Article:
He walks into the library study room shaking his head and exclaims, “What a day!” I shake Jay’s hand and say, “Thanks for meeting again. Is everything okay?”
“No, bad day,” he says as he sits down. “It’s like a therapy session coming to you, I swear to god,” he says.
I laugh. “Let’s talk about it,” I say as I assume the role of therapist. This title is a somewhat accurate reflection, as Jay consumes 95% of the interview time and when I do speak, I keep the conversation moving by suggesting he “talk about his feelings on….” and “discuss your emotions about…” I take notes throughout the session and he always seems fulfilled at the conclusion of the interview as he is able to discuss all on his mind.
He begins, “Let me just backtrack, let me start by saying….there is a lot of time and effort involved for a person who is homeless to not look like they are homeless and get a job. Everything takes two to three times longer. You can’t stand totally upright in your tent because it isn’t tall enough. Finding clothes, changing clothes….today I put some more 'Just-For-Men' in my hair…I had to warm up water to wash my hair outside....”
His face screams with frustration. He continues talking about this for the next five minutes as I sit back, listen, and refer to my list of twenty questions written earlier in preparation. I realize I might not be able to ask all questions today, but it is ok - as this is a raw moment of frustration. Many people have no pity for the homeless and think, “it’s their own fault, just get a job.” But it’s not that easy and right now he explains why. What takes the average male 15 minutes to get ready in the morning, might take Jay close to two hours.
He continues, “…..and then….I take a bus an hour to get there…to Colonial Bowling Lanes for my interview and……I forgot my license and social security card! I can’t believe it….so now I have to go back tomorrow….which means I can’t wait on line for food stamps tomorrow, so I won’t have food stamps for a week.”
We talk about his other daily frustrations, including this evening, when he purchased ingredients to prepare chili and arrived back at his tent to find the can opener broken. It’s the little things. Halfway through the interview I glance through my questions. There is one question I wanted to put forth. It is very personal, but I believed important.
“Talk about the last time you cried.” I interjected.
He pauses and starts to tear. “Oh I felt like crying many times. I don’t cry often, but what guy would say they would? Since I have been homeless, I haven’t cried because I’m homeless. I’ve cried…I cried the day I had to get rid of my cat… He is a good cat, really good-looking, black with gold and tan tiger stripes. He has classic stripes…his name is Bella. After Bella Legosi, first actor to play Dracula. I get teary even thinking about it.”
I think about the emotions behind a pet’s death. It’s part of you, part of the family. I can’t even imagine leaving my dog behind because I could not adequately care for it due to homelessness.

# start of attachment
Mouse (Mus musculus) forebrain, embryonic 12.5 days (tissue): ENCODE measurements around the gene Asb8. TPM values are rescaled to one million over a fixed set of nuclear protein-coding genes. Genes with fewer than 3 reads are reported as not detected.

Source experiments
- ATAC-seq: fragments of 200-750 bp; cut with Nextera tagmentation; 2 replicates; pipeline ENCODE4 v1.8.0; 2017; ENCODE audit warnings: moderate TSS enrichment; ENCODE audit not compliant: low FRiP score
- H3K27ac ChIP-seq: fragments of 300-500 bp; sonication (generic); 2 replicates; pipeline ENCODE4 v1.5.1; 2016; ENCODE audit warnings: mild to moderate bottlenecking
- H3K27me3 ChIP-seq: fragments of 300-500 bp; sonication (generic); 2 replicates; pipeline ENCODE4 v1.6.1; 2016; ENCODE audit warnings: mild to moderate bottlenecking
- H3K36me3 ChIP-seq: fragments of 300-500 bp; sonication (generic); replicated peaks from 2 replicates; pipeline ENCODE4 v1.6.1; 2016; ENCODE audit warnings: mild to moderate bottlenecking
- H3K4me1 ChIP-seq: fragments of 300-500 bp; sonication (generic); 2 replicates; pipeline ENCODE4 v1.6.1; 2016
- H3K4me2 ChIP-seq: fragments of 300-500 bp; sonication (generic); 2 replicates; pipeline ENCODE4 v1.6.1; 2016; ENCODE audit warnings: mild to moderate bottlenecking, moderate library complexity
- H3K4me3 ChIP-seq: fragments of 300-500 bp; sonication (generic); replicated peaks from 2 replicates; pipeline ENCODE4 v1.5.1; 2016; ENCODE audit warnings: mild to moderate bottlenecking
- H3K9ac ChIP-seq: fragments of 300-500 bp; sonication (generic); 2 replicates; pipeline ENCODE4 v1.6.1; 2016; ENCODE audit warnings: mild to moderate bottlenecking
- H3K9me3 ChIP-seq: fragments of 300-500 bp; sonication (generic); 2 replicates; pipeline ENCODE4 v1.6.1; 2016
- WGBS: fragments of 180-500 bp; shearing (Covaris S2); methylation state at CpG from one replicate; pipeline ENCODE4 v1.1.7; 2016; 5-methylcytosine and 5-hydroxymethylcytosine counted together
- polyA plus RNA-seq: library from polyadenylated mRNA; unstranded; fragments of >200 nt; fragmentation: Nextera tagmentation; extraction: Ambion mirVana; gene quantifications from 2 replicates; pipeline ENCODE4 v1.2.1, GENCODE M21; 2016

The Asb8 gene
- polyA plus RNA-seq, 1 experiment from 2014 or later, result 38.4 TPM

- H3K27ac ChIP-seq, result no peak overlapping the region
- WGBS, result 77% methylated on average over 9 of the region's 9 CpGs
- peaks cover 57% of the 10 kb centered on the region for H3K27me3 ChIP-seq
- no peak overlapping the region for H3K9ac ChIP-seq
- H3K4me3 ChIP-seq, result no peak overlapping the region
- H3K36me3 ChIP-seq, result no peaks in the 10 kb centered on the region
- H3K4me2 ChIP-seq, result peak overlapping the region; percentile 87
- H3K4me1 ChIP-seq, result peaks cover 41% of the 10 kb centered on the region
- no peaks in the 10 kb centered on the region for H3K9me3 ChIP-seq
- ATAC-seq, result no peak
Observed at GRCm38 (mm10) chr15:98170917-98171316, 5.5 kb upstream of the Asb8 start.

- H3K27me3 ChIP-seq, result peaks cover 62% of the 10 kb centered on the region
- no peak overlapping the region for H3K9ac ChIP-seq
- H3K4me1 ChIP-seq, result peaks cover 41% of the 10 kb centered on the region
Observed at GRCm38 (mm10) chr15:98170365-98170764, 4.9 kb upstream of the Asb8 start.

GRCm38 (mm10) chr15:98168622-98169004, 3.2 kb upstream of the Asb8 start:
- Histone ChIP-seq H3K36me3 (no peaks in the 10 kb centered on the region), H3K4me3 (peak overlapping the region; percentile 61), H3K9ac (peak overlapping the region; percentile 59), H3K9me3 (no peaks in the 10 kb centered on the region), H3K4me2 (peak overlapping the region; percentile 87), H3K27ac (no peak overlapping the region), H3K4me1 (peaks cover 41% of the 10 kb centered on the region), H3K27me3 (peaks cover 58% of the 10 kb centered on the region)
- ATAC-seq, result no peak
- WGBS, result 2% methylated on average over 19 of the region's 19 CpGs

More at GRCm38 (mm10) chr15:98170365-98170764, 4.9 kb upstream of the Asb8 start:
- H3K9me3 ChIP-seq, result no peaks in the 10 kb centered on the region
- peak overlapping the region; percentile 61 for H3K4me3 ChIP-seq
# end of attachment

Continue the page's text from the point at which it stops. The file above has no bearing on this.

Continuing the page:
We talk more about his first experience canning at the Michigan football games. He tells me he can make $25 before the first quarter in accumulating cans. I then ask him about panhandling. While he talks about it, he pauses for a moment in slight shock, as he catches himself categorizing himself as homeless: “Panhandlers….they give homeless people a bad rap. I don’t like panhandlers. Panhandlers give us…..well, us, I don’t even want to think of myself as the homeless…” He pauses, “….but I am.”
Even after twelve weeks, he can’t get over the fact that he is homeless.
He discusses how his self-confidence has been drastically affected. Jay describes how social he was before homelessness. He said he could go up to Donald Trump at a cocktail party and engage in conversation. He was comfortable approaching anyone and easily made friends. “But being in this situation, I feel…insecure...for the first time…ever….in my life.”
Before he leaves I give him an assignment. “I have a project for you. I have taken many pictures, but something is missing. I need to capture your everyday experience. And who better to capture that, than you?” He looks at me.
“I have a disposable camera for you. I want you to take pictures of everything - your tent, your everyday journeys of securing a job, your bus routes, your friends, your walks, everything, even the most insignificant moment, take a picture.”
He said “Okay.” He paused and smiled for a few seconds, “I like this! I can do this.”
I pack up my equipment and am very happy he is excited about his new assignment. But before I leave I end the interview with one last question: What motivates you to get up in the morning?
He takes a deep breath: “What motivates me……is not being homeless. I can’t sit around. I mean…right now because it is cold. You DON’T want to get out of bed in the morning. I got plenty to keep me warm. When you get out of the covers….and you can’t take a shower…you need to wipe yourself off with baby wipes…..it is cold. It’s cold for a good five minutes. You don’t want to get out of bed. But if you don’t get out of bed, you won’t get a job. So there is motivation. Motivation to get some doorknobs….get some heat…that is your motivation.”